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Retracing Albert Peter Low’s journeys

Seeking a Low Profile
NEAR THE END of a five-week canoe expedition to retrace some of Albert Peter Low’s journeys, James Stone can barely contain his admiration for the geologist who mapped large tracts of Labrador and northern Quebec from 1884 to 1895. "He was one tough dude!" exclaims Stone over the crackle of his satellite phone from his campsite on a southern tributary of the Rupert River near James Bay. Indeed, Low covered some 12,800 kilometres on foot and by canoe in the harsh terrain of the Labrador Peninsula. His surveys of the sparsely populated region laid the foundation for the Quebec-Labrador border.

Low also led the first official government expedition to entrench Canadian sovereignty over much of the eastern Arctic in 1903-04 and became the deputy minister of mines in 1907. Despite his many accomplishments, Low remains an obscure figure in the annals of Canada’s exploration history. Last summer, in an attempt to get a better sense of Low’s personality and drive, Stone and expedition partner Max Finkelstein undertook his treks of 1885, 1892, 1893 and 1895, through the marshes and bone-chilling mist between Lac Naococane, near the Quebec-Labrador border, and Oatmeal Falls, about 100 kilometres inland from James Bay. Their voyage was supported by a $5,000 expedition grant from The Royal Canadian Geographical Society.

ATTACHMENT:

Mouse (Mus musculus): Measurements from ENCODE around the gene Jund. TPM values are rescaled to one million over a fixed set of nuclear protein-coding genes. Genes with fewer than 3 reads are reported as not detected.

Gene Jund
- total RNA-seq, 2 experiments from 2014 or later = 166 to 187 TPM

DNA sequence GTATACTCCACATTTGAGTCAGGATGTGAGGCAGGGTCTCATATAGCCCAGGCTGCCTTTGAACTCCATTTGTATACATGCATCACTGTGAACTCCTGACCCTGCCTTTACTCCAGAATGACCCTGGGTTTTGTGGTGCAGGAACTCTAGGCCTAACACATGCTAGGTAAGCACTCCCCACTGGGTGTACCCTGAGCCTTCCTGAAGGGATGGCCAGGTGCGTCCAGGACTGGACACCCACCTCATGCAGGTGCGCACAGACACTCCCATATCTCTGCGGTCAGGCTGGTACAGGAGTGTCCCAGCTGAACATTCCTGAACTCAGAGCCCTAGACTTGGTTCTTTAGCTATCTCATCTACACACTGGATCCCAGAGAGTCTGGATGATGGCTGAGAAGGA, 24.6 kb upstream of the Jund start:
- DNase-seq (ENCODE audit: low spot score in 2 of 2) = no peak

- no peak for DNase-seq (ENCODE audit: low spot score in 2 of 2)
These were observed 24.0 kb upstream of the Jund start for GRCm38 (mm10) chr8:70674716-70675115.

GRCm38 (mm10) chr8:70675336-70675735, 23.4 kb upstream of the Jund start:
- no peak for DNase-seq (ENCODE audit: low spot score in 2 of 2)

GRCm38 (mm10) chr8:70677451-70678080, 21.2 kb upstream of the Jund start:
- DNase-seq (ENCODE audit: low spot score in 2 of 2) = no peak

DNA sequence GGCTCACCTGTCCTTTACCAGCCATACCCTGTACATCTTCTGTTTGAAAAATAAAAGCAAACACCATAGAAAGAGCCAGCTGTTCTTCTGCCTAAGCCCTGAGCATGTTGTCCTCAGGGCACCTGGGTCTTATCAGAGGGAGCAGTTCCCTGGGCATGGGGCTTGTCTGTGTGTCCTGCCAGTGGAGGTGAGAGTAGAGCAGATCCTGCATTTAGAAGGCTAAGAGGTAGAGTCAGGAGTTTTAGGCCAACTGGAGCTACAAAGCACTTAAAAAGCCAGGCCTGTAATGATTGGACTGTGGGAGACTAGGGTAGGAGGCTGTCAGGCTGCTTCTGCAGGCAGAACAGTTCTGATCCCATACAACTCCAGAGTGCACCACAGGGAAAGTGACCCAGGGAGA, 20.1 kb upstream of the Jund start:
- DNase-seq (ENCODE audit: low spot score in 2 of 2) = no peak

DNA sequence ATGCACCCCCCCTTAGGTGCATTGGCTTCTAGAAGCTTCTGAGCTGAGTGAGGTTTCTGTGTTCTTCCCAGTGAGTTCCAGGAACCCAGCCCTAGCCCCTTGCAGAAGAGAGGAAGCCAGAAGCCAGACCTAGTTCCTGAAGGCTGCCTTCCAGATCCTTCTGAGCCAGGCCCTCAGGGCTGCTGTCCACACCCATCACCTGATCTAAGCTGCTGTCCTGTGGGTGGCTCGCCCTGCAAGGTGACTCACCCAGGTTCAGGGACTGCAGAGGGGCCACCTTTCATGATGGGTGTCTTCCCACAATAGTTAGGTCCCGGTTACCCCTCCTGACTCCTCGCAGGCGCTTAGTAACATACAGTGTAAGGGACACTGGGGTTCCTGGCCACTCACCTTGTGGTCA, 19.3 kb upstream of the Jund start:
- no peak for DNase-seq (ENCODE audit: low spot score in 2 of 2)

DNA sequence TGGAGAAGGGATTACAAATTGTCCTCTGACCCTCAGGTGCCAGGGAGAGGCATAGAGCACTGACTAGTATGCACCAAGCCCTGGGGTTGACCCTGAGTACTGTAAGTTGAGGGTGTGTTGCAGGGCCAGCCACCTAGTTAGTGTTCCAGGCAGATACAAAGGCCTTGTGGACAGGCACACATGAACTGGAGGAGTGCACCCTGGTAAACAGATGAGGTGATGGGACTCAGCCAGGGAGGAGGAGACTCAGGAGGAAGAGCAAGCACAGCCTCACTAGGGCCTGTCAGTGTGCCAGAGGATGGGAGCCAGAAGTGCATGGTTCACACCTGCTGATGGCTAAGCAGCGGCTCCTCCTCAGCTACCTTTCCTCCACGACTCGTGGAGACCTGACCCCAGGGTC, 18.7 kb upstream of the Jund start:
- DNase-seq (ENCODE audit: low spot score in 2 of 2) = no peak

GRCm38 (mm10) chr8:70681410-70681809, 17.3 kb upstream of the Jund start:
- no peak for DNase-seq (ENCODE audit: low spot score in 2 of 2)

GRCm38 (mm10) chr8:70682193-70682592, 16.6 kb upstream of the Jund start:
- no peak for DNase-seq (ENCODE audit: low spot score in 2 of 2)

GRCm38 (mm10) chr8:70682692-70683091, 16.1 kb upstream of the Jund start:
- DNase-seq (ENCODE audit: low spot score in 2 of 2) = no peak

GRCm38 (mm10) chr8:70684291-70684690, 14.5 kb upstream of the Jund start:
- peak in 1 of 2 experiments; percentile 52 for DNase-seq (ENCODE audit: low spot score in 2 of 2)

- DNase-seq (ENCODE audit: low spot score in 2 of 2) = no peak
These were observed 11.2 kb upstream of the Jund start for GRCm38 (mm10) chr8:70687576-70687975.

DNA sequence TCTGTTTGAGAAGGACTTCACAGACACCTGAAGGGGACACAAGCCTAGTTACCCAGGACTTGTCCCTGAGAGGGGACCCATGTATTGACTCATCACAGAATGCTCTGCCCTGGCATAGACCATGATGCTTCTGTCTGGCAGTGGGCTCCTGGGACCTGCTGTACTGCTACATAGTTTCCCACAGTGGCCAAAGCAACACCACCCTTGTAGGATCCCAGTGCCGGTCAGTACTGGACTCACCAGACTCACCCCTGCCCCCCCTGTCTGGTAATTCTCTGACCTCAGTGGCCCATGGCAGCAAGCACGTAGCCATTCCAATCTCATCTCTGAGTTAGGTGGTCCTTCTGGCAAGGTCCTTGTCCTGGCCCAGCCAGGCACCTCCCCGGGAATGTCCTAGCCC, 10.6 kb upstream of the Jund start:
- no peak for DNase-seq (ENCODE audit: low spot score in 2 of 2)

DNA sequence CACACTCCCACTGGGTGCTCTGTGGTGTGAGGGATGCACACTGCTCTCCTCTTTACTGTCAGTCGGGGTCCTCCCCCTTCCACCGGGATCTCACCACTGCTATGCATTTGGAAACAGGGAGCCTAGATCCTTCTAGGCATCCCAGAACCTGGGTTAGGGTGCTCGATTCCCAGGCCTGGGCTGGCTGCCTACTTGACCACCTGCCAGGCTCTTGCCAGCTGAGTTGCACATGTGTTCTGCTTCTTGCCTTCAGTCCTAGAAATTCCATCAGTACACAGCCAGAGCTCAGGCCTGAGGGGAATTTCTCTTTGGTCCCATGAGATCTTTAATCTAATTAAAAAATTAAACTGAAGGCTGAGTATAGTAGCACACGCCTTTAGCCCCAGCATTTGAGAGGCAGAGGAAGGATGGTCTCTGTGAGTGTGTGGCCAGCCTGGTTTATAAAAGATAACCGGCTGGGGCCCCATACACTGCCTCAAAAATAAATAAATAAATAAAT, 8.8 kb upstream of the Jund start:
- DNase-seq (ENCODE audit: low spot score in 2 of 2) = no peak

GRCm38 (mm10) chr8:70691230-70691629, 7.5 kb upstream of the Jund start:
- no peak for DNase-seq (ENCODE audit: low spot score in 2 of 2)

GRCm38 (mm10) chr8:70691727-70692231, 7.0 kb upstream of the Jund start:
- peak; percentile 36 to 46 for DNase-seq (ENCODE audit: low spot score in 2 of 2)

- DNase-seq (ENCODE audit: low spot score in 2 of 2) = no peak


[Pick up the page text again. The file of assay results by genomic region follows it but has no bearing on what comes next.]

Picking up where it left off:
Though Stone says he and Finkelstein didn’t find "notes on trees or A. P. Low’s name carved into rock," their trip — including some 75 back-breaking portages — has given them insight into Low’s character and working conditions. It will be an invaluable source of inspiration as they sit down to write a biography and produce
a video about the unsung geologist.

— Monique Roy-Sole

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